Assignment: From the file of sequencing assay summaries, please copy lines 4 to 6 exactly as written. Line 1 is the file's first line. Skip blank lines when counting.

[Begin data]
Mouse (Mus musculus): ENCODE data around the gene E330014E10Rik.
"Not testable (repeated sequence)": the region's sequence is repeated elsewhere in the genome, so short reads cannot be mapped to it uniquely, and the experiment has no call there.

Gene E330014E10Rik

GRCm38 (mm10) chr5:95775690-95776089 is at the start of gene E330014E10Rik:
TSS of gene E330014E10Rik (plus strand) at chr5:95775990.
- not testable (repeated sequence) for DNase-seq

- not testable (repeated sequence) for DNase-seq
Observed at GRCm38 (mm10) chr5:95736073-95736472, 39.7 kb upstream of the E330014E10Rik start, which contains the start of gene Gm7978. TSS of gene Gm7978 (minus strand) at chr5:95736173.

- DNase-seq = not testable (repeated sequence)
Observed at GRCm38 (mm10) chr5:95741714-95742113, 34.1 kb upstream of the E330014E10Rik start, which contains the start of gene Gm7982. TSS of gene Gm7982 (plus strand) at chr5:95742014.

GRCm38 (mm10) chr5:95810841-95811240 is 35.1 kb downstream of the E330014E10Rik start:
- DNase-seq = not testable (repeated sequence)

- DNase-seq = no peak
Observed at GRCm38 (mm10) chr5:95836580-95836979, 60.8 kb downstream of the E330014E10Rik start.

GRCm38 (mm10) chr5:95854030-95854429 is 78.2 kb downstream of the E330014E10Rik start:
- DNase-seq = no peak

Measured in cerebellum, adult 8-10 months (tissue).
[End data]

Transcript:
GRCm38 (mm10) chr5:95775690-95776089 is at the start of gene E330014E10Rik:
TSS of gene E330014E10Rik (plus strand) at chr5:95775990.
- not testable (repeated sequence) for DNase-seq